As we got back in the car I could see my son and daughter on every first day of school on that front porch - new clothes and shoes, new backpacks and smiles, and I wanted it back. Oh, how I wanted it back. There were some days in that house that I would do anything to re-do or to erase from my memory. There are hundreds of days I would love to relive.
Then there was the day when I opened that same front door and saw a certain man - and I was looking at my future.

Saturday, September 27, 2008

I Live My Life in Widening Circles

I live my life in widening circles
that reach out across the world.
I may not complete this last one
but I give it to myself.

I circle around God, around the primordial tower.
I've been circling for thousands of years
and still I don't know: am I a falcon,
a storm or a great song?

Rainer Maria Rilke
from The Book of Hours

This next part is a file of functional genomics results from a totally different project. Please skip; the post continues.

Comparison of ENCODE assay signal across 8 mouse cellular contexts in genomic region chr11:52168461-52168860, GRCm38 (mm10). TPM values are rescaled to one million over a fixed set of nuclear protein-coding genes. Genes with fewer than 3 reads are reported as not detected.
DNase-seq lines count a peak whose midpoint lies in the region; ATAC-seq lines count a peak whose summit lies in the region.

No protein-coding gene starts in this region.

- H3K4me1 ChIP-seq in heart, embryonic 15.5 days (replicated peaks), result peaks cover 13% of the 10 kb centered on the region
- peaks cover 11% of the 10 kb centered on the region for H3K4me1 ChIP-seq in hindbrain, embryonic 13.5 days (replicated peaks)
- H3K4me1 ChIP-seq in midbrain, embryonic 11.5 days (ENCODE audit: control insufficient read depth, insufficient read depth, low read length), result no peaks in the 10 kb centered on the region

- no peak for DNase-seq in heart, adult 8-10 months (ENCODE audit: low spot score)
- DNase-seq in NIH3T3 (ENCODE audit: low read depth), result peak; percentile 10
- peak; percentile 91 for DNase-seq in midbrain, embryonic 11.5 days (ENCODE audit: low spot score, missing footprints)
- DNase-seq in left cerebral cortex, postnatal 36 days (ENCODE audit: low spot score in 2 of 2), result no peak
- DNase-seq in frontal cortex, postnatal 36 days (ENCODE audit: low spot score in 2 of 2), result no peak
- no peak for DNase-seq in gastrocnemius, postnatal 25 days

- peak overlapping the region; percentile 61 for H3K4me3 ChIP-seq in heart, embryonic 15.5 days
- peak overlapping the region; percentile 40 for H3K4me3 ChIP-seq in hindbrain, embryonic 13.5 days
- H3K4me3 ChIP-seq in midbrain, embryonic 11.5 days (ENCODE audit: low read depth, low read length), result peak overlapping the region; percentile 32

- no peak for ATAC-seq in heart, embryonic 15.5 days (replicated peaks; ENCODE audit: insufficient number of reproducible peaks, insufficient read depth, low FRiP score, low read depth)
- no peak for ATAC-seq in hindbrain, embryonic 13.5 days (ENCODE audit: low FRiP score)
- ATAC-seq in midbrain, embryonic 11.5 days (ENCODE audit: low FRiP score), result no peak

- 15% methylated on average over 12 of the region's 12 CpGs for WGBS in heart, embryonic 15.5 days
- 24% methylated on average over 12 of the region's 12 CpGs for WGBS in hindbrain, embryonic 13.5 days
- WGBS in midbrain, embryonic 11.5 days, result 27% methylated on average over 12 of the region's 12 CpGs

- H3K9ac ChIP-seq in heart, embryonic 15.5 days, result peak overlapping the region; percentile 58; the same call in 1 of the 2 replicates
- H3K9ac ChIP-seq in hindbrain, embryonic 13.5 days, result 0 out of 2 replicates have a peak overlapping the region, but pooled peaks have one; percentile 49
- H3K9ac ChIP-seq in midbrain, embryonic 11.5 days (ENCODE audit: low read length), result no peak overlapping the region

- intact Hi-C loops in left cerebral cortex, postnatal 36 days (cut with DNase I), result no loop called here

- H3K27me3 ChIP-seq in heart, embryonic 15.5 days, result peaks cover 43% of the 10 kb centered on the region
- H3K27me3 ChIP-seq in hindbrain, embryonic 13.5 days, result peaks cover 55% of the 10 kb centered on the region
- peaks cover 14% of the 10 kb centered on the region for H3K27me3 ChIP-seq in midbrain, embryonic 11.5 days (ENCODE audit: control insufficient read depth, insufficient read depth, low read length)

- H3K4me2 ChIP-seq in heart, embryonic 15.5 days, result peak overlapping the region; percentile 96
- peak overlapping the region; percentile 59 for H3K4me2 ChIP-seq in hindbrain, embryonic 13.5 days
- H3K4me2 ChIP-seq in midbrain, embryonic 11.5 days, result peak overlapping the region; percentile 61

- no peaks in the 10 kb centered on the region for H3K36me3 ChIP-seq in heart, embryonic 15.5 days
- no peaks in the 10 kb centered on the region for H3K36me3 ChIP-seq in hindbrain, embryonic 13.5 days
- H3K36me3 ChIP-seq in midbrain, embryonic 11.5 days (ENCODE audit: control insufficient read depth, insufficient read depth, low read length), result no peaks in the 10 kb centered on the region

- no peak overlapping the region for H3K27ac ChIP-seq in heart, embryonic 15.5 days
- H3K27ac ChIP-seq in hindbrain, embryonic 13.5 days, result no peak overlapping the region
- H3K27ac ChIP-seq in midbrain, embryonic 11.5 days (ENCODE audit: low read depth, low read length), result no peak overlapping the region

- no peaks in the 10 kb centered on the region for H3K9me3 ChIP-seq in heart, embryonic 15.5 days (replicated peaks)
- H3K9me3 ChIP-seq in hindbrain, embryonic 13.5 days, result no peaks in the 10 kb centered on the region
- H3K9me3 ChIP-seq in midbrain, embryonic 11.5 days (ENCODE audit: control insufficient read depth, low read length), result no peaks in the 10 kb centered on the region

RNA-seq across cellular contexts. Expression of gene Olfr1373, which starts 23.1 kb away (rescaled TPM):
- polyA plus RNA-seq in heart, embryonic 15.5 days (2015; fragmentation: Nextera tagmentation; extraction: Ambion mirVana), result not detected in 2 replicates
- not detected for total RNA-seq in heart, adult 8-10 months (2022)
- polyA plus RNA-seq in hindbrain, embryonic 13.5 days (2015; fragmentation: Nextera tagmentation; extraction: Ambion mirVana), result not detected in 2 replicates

Friday, September 26, 2008

My Favorite Show

Generally I think there are four situations when television is a good thing:
1. When you are nursing a baby at 2AM.
2. When you're too sick to do anything else.
3. When you've had a bad day and you get enjoyment from watching sitcom morons screw their lives up more than you have.
4. When there's an real event or crisis and you know exactly what's happening.
I like sitcoms because there are no committments to watch again. I don't like reality shows with people who would normally appear on Jerry Springer or those who act like their age is their IQ. I have never watched an episode of Law and Order or CSI, even though I'm sure they are good programs. And sadly, I don't have much of an imagination for fantasy. I don't own a DVR or a Tivo because nothing is worth recording - okay, the real reason is that I would record General Hospital every day.
But I have watched ER since the first episode when they wheeled in Nurse Carol after a suicide attempt. ER doesn't fit into any of my four reasons to watch TV though - and it's very strange that I like it so much since I spend the majority of the show with my hands splayed over my eyes since I am squeemish (almost faint) at the sight of 1. needles 2. blood 3. surgeries 4. anyone in pain. Nevertheless - I've always loved the show.